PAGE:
Congressional Inaction Leaves Military Installations, Communities Stuck at Crossroads | Commentary

Posted June 22, 2015 at 3:04pm

Despite action on the National Defense Authorization Act, the threat of sequestration and military spending cuts remain. Missions are being scaled back, force numbers are declining, and communities, states and regions that have long-served as proud homes to our installations continue to take the economic hits.

The impact on America’s defense communities can be devastating — tax revenues decline, small businesses suffer, departing service members and their families move away and home values drop. And aging infrastructure may soon sit empty on mothballed bases.

Almost 20 percent of Army infrastructure was considered “excess” in fiscal 2013 — even before the Army began its force drawdown. The Air Force has said about 30 percent of its infrastructure is excess.

Because of gridlock on Capitol Hill, we have arrived at a crossroads for our installations and the communities that support them.

The current paths forward are filled with challenges. In one direction is the status quo — sequestration, continued deadlock, death by a thousand cuts, the hollowing out of bases and economic ruin for communities.

In another direction is the Base Realignment and Closure process, a painful process that doesn’t solve every problem but begins to answer tough questions about where we are headed.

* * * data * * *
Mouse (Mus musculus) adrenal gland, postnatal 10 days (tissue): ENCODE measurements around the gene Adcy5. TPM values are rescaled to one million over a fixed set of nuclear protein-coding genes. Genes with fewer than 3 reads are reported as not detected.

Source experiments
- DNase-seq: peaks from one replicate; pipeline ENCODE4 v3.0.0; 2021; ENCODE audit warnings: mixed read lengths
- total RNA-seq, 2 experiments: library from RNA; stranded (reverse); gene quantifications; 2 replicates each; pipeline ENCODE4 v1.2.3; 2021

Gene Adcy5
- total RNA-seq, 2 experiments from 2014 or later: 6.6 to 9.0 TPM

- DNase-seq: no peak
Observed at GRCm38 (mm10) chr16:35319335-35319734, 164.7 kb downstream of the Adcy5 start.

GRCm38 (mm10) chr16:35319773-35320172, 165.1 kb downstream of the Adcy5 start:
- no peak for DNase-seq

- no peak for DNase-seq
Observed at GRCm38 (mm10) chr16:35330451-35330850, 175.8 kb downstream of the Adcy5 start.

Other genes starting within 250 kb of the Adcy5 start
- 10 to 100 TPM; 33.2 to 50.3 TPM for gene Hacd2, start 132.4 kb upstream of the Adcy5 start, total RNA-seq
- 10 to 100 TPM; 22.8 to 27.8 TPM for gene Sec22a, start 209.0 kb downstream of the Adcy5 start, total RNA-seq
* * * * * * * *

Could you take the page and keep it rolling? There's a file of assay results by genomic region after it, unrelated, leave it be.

These two paths are leading us to an uncertain future for military installations. Instead of planning for the base of the future and paving a pathway to get there, we are letting the inertia of political indecision guide our strategy.

As communities, states and industry partners who support our military bases and those who serve them, we know there is a better way.

Congress and the Department of Defense must be willing to make strategic decisions, even tough ones, to ensure our military infrastructure is ready to meet the threats that face our nation. Communities can overcome whatever obstacles come their way — even BRAC — but to be prepared, they need certainty and direction from policymakers willing to make difficult decisions.

We need to leave this crossroads toward a base of the future that is strategic, efficient and responsive to the needs of our nation’s defense, as well as the installations, service members, veterans, families and businesses who call America’s defense communities home.

Tim Ford is CEO of the Association of Defense Communities.